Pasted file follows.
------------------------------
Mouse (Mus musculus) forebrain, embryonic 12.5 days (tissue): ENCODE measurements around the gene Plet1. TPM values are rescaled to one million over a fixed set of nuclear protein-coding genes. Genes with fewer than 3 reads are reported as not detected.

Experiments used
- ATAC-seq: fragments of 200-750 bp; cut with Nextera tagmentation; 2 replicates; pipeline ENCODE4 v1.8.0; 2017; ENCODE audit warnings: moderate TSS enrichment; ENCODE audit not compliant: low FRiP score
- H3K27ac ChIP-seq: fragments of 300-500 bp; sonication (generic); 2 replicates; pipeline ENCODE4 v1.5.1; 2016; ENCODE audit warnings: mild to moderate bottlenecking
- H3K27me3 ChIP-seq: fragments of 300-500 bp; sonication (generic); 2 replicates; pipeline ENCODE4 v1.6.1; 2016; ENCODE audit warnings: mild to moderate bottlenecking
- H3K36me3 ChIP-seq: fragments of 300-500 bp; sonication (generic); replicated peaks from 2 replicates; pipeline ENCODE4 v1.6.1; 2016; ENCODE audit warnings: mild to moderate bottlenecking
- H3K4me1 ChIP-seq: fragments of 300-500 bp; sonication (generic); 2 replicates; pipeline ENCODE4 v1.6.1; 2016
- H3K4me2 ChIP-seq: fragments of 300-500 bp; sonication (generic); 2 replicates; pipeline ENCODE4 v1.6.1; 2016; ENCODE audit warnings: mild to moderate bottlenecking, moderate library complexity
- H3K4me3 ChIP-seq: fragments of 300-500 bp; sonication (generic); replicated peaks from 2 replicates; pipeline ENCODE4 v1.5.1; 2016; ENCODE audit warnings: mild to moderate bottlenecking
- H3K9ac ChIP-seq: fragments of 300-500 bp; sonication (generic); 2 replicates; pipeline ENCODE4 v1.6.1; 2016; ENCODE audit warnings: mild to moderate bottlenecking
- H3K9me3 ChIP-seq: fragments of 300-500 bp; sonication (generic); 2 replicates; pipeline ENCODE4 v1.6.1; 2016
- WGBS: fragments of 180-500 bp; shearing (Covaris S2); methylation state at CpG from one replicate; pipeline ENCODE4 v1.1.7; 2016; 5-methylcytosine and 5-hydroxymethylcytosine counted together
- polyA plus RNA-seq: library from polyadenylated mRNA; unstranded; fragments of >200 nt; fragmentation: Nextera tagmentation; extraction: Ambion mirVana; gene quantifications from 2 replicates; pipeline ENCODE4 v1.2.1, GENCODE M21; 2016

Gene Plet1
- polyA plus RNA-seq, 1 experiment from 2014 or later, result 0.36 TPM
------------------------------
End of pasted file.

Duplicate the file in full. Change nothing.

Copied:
Mouse (Mus musculus) forebrain, embryonic 12.5 days (tissue): ENCODE measurements around the gene Plet1. TPM values are rescaled to one million over a fixed set of nuclear protein-coding genes. Genes with fewer than 3 reads are reported as not detected.

Experiments used
- ATAC-seq: fragments of 200-750 bp; cut with Nextera tagmentation; 2 replicates; pipeline ENCODE4 v1.8.0; 2017; ENCODE audit warnings: moderate TSS enrichment; ENCODE audit not compliant: low FRiP score
- H3K27ac ChIP-seq: fragments of 300-500 bp; sonication (generic); 2 replicates; pipeline ENCODE4 v1.5.1; 2016; ENCODE audit warnings: mild to moderate bottlenecking
- H3K27me3 ChIP-seq: fragments of 300-500 bp; sonication (generic); 2 replicates; pipeline ENCODE4 v1.6.1; 2016; ENCODE audit warnings: mild to moderate bottlenecking
- H3K36me3 ChIP-seq: fragments of 300-500 bp; sonication (generic); replicated peaks from 2 replicates; pipeline ENCODE4 v1.6.1; 2016; ENCODE audit warnings: mild to moderate bottlenecking
- H3K4me1 ChIP-seq: fragments of 300-500 bp; sonication (generic); 2 replicates; pipeline ENCODE4 v1.6.1; 2016
- H3K4me2 ChIP-seq: fragments of 300-500 bp; sonication (generic); 2 replicates; pipeline ENCODE4 v1.6.1; 2016; ENCODE audit warnings: mild to moderate bottlenecking, moderate library complexity
- H3K4me3 ChIP-seq: fragments of 300-500 bp; sonication (generic); replicated peaks from 2 replicates; pipeline ENCODE4 v1.5.1; 2016; ENCODE audit warnings: mild to moderate bottlenecking
- H3K9ac ChIP-seq: fragments of 300-500 bp; sonication (generic); 2 replicates; pipeline ENCODE4 v1.6.1; 2016; ENCODE audit warnings: mild to moderate bottlenecking
- H3K9me3 ChIP-seq: fragments of 300-500 bp; sonication (generic); 2 replicates; pipeline ENCODE4 v1.6.1; 2016
- WGBS: fragments of 180-500 bp; shearing (Covaris S2); methylation state at CpG from one replicate; pipeline ENCODE4 v1.1.7; 2016; 5-methylcytosine and 5-hydroxymethylcytosine counted together
- polyA plus RNA-seq: library from polyadenylated mRNA; unstranded; fragments of >200 nt; fragmentation: Nextera tagmentation; extraction: Ambion mirVana; gene quantifications from 2 replicates; pipeline ENCODE4 v1.2.1, GENCODE M21; 2016

Gene Plet1
- polyA plus RNA-seq, 1 experiment from 2014 or later, result 0.36 TPM